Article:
Mel Giedroyc has hailed a group of Big Jubilee Lunch organisers as “gritty, positive and life-affirming” ahead of the nationwide event marking the Queen’s Platinum celebrations. The comedian and broadcaster, 53, was joined by 10 community organisers from across the UK for an event in the gardens of Buckingham Palace.
Sat at a trestle table, the group shared ideas about feeding local communities on a budget, games to play in large groups and how best to decorate their streets.
The Big Jubilee Lunch, which first took place for the Diamond Jubilee in 2012, sees people across the country sit down together for food, drink and conversation. This year it will run between Thursday June 2 and Sunday June 5 after the Queen made the initiative an official part of her Platinum celebrations.
After attending the lunch, Giedroyc told the PA news agency: “These are people who are absolutely the rocks and pillars of our communities. I have come away on a bit of a buzz because it is so easy these days to just think the world is a really bad place.
“We are all on our news feeds the whole time and it is just this awful stuff coming through, whether it is to do with Covid or Ukraine or whatever it is. And actually, it is really nice to take a couple of hours out in the morning to be with people like this.
“They are gritty, they are positive, they are life-affirming, and they are doing these amazing things in their community – and that is what we are celebrating. I was very honoured to be invited to be there with them. It was hilarious. The bants (banter) were very strong around the table.”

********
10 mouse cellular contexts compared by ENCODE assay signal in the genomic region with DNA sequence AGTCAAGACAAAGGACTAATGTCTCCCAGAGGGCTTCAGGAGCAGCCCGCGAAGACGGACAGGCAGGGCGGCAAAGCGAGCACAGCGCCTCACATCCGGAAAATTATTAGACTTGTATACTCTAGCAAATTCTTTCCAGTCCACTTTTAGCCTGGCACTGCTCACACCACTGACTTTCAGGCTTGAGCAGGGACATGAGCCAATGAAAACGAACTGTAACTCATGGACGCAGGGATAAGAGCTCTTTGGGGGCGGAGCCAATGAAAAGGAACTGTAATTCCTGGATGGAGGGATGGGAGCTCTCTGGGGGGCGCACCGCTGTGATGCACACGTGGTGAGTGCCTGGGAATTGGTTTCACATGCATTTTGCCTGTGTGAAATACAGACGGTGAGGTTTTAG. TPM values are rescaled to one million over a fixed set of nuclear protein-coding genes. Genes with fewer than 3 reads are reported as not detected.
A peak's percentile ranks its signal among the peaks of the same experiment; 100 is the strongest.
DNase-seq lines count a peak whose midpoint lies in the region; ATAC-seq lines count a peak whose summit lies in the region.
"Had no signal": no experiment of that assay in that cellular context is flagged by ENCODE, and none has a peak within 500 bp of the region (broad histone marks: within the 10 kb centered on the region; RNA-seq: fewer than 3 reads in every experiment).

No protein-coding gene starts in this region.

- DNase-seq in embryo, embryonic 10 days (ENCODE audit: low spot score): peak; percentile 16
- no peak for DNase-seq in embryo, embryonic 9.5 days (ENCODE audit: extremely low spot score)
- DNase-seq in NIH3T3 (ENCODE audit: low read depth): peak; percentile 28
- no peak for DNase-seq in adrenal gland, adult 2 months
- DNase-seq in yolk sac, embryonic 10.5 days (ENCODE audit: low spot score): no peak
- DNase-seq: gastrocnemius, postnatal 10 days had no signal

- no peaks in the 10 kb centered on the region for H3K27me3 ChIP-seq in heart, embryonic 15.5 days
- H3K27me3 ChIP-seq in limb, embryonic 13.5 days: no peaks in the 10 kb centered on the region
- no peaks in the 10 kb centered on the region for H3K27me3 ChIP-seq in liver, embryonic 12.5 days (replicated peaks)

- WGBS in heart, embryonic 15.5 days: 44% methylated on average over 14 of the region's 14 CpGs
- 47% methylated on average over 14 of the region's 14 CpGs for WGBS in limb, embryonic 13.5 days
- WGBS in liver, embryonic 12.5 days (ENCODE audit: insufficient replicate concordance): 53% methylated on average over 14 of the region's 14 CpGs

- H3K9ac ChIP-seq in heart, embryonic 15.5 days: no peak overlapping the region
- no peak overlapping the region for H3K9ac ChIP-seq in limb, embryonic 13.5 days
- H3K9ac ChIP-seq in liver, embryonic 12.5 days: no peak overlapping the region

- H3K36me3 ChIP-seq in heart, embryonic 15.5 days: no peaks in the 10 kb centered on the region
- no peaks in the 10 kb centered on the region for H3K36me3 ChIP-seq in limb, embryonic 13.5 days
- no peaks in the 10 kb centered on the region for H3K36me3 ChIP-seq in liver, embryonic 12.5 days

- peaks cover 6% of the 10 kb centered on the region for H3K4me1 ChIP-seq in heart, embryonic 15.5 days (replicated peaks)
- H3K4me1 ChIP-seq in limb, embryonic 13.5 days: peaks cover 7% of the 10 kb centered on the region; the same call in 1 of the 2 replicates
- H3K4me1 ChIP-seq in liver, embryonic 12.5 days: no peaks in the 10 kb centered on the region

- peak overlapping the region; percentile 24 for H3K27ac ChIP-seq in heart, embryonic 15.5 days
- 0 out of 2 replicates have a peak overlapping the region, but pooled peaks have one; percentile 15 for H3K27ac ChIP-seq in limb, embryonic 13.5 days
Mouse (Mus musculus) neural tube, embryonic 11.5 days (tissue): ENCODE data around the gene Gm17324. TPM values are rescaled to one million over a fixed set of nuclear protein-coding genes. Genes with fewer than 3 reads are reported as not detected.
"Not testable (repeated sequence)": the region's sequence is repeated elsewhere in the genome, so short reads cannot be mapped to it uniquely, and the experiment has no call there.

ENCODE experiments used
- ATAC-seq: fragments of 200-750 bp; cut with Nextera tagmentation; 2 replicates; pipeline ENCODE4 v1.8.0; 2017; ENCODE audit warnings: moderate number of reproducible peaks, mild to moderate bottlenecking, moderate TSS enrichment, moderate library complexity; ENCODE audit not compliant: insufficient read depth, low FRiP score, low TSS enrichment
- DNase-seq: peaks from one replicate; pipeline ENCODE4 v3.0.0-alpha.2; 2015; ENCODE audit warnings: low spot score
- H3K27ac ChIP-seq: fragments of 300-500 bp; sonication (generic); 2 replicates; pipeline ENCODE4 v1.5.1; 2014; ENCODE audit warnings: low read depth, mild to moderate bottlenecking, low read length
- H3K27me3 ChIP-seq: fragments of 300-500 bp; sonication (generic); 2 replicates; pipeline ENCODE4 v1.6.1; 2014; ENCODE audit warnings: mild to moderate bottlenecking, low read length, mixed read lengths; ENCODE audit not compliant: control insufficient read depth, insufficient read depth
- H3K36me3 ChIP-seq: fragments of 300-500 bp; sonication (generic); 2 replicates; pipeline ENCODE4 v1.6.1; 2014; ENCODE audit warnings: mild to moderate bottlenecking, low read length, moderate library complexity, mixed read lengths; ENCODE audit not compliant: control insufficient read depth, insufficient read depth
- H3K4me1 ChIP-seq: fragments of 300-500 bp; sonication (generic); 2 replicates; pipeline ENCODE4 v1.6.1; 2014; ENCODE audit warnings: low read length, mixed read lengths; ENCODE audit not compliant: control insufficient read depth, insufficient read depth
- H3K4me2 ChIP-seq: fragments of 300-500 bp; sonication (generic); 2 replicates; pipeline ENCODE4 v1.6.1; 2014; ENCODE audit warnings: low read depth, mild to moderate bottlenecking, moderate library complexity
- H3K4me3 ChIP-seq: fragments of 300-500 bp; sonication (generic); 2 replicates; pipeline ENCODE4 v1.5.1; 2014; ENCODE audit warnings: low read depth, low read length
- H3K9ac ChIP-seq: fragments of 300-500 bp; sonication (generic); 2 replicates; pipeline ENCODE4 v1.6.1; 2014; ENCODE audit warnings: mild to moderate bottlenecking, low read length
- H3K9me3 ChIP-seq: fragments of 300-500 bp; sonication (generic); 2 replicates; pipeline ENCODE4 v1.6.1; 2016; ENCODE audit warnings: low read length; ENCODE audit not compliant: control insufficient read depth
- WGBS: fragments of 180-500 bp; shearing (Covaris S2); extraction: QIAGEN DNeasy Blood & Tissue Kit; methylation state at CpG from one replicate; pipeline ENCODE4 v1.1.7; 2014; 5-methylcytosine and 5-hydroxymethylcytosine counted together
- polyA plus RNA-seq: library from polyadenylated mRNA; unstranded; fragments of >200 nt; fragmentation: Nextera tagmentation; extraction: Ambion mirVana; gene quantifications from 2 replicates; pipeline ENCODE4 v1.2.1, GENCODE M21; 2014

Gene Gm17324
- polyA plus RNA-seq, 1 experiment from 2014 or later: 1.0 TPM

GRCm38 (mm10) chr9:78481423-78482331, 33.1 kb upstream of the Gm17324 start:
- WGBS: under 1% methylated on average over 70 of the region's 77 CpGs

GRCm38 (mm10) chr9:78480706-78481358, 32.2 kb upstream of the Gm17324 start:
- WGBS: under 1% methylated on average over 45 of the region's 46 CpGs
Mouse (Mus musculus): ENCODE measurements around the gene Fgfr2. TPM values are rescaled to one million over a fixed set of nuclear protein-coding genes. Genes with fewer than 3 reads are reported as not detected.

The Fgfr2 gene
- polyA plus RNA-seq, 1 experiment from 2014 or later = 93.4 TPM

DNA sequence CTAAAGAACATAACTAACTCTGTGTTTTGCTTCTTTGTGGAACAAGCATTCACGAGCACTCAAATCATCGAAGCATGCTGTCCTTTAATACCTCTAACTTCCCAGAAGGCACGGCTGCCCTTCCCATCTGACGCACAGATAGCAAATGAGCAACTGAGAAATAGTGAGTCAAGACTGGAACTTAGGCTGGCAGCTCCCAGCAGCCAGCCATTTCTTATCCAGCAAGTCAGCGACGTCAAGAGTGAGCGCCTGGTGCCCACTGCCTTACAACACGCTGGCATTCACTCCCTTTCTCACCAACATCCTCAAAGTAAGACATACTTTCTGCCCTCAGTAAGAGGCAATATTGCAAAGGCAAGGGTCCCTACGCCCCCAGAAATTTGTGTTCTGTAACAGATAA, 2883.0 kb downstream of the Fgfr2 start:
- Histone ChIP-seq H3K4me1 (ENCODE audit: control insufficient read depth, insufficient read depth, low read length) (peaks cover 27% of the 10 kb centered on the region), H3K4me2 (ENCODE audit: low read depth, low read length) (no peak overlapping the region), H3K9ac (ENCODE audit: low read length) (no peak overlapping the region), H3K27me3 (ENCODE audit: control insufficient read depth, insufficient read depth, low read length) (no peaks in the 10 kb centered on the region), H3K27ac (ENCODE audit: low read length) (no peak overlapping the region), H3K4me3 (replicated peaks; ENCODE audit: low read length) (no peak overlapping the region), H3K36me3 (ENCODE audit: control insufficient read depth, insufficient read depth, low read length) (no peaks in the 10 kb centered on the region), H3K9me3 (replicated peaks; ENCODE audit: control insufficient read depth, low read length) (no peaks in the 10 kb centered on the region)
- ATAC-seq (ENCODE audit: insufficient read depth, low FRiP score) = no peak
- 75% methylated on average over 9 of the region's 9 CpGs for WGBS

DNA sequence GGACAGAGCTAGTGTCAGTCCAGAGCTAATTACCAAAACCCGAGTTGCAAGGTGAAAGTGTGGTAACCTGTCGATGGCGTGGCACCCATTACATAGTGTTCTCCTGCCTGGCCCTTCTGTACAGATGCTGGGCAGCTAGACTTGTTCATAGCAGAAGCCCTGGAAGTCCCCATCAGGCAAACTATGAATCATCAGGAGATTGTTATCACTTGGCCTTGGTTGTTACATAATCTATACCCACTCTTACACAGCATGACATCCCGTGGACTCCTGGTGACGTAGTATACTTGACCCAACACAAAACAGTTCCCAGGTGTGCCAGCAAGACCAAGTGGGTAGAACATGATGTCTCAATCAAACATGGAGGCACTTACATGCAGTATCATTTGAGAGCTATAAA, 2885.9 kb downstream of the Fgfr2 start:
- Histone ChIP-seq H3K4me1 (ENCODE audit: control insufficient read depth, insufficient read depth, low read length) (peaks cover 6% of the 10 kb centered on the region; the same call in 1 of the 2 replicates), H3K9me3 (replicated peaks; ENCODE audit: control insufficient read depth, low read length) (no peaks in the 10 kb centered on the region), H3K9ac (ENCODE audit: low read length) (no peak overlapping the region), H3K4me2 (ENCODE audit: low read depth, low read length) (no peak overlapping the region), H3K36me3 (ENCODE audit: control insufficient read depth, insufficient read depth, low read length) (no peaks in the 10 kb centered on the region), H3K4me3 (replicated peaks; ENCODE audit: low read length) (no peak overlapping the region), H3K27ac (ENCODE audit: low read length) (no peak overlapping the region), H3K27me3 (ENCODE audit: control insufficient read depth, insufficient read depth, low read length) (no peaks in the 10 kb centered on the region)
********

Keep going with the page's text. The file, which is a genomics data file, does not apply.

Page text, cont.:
Former Great British Bake Off co-host Giedroyc, who also attended the 2012 event on The Mall in London, said she believes “we need each other at the moment”. She added: “To celebrate community and living close by our fellow human beings is a really, really important thing.”
The group included Imtiaz Ali, in his 40s, who has lived on the same street in Stoke Newington in north-east London all his life, and who has been organising events since the initial Big Lunch scheme began in 2009.
Also present was Nureen Glaves, 37, from Shepherd’s Bush in west London, who runs Feed Me Good, a start-up community organisation supporting people to shop, cook and eat well on a budget. She is planning two Big Jubilee Lunches over the course of the celebratory week.
Croydon-based Sylvia Wachuku-King, 72, held her first Big Lunch in 2018 at her local church and also runs a community initiative aiming to combat health inequalities. Other attendees travelled from Northampton, Aberdeen, Fermanagh and Penzance.
Peter Stewart, executive director of the Big Lunch, said: “The Big Lunch has been bringing neighbours and communities together on the first weekend in June for over a decade and what an extra special year 2022 is going to be. We know that good things happen when people come together and so we want to invite everyone everywhere to take part – that’s what makes the Big Jubilee Lunch big.
“With only two months to go until a once-in-a-lifetime event, now is the time to gather your neighbours, rally your road, and get ready to celebrate this historic moment together.”
The Duchess of Cornwall has been patron of the Big Lunch since 2012. More information and a free Big Jubilee Lunch planning pack is available at its website.
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